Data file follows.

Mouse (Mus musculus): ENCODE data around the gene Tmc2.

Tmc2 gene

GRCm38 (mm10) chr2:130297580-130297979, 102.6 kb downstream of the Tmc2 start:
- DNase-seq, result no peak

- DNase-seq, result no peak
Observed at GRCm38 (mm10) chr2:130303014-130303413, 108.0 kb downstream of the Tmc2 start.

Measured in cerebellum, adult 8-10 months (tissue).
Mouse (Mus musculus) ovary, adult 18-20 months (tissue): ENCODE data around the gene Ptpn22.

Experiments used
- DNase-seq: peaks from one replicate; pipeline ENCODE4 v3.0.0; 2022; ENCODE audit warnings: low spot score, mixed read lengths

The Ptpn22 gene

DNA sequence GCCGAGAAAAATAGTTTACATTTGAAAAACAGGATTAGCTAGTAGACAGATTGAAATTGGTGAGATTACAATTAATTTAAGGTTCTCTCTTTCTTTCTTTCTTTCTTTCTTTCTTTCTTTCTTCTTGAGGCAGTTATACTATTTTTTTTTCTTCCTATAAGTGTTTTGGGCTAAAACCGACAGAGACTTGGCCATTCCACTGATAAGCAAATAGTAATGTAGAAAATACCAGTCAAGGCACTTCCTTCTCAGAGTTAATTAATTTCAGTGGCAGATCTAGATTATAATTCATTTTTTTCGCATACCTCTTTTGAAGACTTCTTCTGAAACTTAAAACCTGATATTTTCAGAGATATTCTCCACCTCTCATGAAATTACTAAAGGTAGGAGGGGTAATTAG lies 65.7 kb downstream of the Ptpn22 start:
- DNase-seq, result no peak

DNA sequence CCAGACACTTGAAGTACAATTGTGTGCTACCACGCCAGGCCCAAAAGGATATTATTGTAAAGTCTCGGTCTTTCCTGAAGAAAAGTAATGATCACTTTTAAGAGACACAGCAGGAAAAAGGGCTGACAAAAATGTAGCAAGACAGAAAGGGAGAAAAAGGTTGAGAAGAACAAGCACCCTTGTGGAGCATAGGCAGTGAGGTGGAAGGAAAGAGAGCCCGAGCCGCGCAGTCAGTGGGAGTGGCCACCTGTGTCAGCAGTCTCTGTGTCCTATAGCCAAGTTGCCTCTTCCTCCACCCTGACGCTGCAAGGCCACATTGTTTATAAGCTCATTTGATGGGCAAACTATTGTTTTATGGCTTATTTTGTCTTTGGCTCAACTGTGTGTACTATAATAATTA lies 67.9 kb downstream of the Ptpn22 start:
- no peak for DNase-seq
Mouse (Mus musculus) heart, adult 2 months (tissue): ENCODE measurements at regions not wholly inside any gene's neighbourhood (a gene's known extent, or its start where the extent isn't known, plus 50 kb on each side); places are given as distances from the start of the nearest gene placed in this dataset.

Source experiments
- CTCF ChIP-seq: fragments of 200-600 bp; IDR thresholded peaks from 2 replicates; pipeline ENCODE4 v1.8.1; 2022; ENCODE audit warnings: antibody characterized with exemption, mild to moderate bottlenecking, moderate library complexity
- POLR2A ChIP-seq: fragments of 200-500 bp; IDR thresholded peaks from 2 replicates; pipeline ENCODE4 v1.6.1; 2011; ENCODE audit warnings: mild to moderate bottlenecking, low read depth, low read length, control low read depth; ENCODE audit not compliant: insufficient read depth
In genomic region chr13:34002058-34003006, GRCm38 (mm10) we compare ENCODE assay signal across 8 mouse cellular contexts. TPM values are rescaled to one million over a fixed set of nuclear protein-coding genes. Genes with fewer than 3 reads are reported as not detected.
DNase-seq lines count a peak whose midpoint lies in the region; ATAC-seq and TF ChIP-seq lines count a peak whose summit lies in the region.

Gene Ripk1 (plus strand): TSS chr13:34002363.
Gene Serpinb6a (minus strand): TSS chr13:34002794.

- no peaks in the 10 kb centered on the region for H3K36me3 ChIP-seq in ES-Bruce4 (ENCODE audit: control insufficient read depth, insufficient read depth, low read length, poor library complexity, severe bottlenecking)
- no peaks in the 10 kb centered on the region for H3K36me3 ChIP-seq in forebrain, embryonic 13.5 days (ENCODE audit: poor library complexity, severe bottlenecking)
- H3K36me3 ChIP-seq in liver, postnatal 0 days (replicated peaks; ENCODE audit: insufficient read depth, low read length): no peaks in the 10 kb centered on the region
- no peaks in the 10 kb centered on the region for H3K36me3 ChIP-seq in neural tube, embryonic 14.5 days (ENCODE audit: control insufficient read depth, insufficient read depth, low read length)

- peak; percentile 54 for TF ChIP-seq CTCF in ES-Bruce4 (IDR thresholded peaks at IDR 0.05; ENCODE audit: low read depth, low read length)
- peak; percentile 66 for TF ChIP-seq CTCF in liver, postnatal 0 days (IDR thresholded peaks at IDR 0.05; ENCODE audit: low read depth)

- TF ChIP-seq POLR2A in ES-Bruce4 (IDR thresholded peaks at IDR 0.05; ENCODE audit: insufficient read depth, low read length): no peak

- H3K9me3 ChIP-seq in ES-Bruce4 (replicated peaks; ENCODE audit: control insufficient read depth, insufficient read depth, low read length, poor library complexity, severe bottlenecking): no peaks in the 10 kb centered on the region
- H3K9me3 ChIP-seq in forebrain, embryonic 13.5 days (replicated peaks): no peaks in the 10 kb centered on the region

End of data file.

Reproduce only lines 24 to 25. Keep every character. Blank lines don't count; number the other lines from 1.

- no peaks in the 10 kb centered on the region for H3K36me3 ChIP-seq in ES-Bruce4 (ENCODE audit: control insufficient read depth, insufficient read depth, low read length, poor library complexity, severe bottlenecking)
- no peaks in the 10 kb centered on the region for H3K36me3 ChIP-seq in forebrain, embryonic 13.5 days (ENCODE audit: poor library complexity, severe bottlenecking)